Festive frugality in 2022 as South African consumers tread a fine line between spoiling and saving


Festive frugality in 2022 as South African consumers tread a fine line between spoiling and saving

As the South African retail sector enters the traditionally buoyant festive shopping season the big question is: will shoppers continue their traditional seasonal shopping sprees despite the obvious financial constraints and price pressures? 

The holiday outlook in South Africa

Based on insights from NielsenIQ’s Consumer Insights global study “Unwrapping the Holiday Outlook” it’s clear that this time of year continues to hold high emotional value for consumers with the bulk remaining Christmas “enthusiasts” with no plans to change the way they celebrate. 

NielsenIQ Managing Director Ged Nooy comments; “In terms of their intentions, most consumers do not want to give up their usual traditions and are determined to spoil themselves and their loved ones. However, this year the dilemma is that despite their best intentions, consumers are also grappling with making the most of their tight budgets and have adopted tactics such as shopping early and taking advantage of special offers.” 

This early approach is borne out by the fact that last year, a quarter of all rands spent were on promotions during the peak festive season shopping week ending 26 December. Significantly, this is 3% points lower than the average for the year, and a whopping half of that seen on Black Friday week in the previous month of November 2021. 

This suggests that retailers and manufacturers pulled back significantly due to their investments in Black Friday. 

State of the Retail Nation

Another useful gauge for current festive season sentiment is the latest NielsenIQ State of the Retail Nation review which reflects data measured over the four weeks to the end of October 2022. It shows that the total FMCG basket now measures R567-Billion (12MM TY) representing 13% annual growth. 

In terms of the key consumer trends that emerged during this period, NielsenIQ analysis found that certain long forgotten consumer behaviors have started to resume as South Africans finally emerged from the specter of COVID-19. 

These include: 

  • Shopping trip frequency turns a corner: The trend of fewer shopping trips has yet to stabilize although the rate of decline has slowed. In the most recent months, some consumers have seen a resurgence in monthly shopping trips.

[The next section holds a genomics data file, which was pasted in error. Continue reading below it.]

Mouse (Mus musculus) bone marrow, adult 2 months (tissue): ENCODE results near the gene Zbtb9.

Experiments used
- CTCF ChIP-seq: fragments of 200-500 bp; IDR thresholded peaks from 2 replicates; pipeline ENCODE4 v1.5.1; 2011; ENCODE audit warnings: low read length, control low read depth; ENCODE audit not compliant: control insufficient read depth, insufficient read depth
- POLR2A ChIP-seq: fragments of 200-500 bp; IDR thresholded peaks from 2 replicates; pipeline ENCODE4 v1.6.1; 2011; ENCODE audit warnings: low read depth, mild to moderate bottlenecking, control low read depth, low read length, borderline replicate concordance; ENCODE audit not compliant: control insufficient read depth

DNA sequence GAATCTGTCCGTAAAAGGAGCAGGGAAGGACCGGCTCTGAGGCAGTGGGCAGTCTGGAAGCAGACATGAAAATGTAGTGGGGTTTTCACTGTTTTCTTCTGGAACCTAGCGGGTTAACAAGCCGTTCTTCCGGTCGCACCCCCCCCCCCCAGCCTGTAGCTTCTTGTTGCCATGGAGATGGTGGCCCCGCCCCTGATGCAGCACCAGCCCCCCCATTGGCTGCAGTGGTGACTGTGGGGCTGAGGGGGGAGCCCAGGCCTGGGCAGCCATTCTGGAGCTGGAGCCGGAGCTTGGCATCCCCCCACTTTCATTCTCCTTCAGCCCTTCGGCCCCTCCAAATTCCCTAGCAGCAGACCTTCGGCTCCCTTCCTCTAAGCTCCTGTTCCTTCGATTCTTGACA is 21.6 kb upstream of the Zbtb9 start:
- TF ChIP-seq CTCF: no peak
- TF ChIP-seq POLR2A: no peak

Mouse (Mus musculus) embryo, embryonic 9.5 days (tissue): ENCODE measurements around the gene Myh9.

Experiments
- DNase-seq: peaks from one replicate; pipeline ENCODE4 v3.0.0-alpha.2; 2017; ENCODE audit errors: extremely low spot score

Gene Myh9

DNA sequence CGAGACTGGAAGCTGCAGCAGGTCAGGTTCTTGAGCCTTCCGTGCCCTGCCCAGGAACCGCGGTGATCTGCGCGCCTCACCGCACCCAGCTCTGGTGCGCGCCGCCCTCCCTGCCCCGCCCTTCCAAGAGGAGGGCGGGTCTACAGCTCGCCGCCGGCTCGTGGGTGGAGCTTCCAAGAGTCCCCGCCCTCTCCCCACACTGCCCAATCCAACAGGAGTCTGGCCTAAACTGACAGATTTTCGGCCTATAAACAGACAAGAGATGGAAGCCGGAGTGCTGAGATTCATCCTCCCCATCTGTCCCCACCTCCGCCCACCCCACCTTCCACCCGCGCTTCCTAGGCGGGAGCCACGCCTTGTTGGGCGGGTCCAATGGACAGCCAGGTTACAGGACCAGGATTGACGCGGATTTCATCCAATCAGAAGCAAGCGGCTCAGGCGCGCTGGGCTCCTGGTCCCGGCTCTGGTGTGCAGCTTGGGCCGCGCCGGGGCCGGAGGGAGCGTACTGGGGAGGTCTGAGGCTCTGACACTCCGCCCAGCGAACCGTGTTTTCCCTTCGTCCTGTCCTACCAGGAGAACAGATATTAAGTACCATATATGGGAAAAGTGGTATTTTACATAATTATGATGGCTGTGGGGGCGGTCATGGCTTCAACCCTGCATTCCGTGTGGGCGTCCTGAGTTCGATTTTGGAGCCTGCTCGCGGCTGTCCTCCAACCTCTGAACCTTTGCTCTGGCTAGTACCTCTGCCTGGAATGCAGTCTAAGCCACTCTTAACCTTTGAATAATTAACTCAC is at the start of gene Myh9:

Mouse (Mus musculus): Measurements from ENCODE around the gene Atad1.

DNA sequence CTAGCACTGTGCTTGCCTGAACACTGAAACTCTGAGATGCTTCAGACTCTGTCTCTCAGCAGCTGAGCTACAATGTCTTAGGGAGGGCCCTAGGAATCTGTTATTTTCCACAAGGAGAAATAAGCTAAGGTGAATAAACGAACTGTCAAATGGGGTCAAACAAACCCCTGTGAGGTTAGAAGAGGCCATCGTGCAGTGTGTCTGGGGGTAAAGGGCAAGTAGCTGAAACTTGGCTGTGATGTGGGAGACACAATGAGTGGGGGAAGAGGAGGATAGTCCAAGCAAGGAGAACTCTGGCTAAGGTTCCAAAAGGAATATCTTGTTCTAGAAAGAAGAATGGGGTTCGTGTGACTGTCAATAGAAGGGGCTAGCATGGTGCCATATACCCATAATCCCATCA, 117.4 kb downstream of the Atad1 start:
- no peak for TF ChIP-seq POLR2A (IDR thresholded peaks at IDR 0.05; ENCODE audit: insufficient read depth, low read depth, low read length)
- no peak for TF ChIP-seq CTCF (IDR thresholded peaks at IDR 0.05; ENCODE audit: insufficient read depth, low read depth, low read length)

• Bigger baskets: Shoppers have increased the number of products they purchase per shopping trip as the interval between trips has become longer. In certain instances, consumers have upsized (long-term economy), downsized or exited a product category completely (budget). 
  • Feet through the door recovers in the short term: Consumers have resumed their pre-Covid behavior of shopping across retailers. 
  • Ease of use: The rise of convenience continues but not only in the form of rapid delivery and quick e-commerce options. Locality is increasingly important with independent retail (non-branded superettes, spazas etc.) that have a large footprint and a decentralized offering, seeing a significant increase in key performance indicators versus modern trade channels. 

In addition to these re-emerging trends, certain lockdown induced behaviors continue to grow. For example: 

  • Homebound economy: In-home consumption continues to show value growth increasingly driven organically versus purely by price. 
  • Increased category performance: As in-home consumption solidifies its position; consumers are shopping more categories to fit their specific needs. 
  • Inflation nation: The ongoing effects of inflation are clearly indicated by an increase in the value per buyer in recent months outpacing the number of units they purchase. In simple terms, consumers are paying more and getting less for that spend. 

* DATA SOURCE: NielsenIQ’s Market Track, the largest retail (grocery) data source in the country and the only currency used by all South Africa’s major retailers. This benchmark data comprises more than 10 000 branded retail outlets (e.g. supermarkets and garage forecourts) and more than 143 000 independent stores (e.g. Spazas & Taverns) across South Africa’s nine provinces and measures more than 80% of all retail grocery transactions. 

**PLEASE NOTE that as an unbiased retail data and analysis provider NielsenIQ is subject to contractual terms which prevent it from releasing specific manufacturer and retailer data points. We also do not provide comment on specific retailer market share or performance and therefore kindly request that any content of this nature is attributed to your source of reference.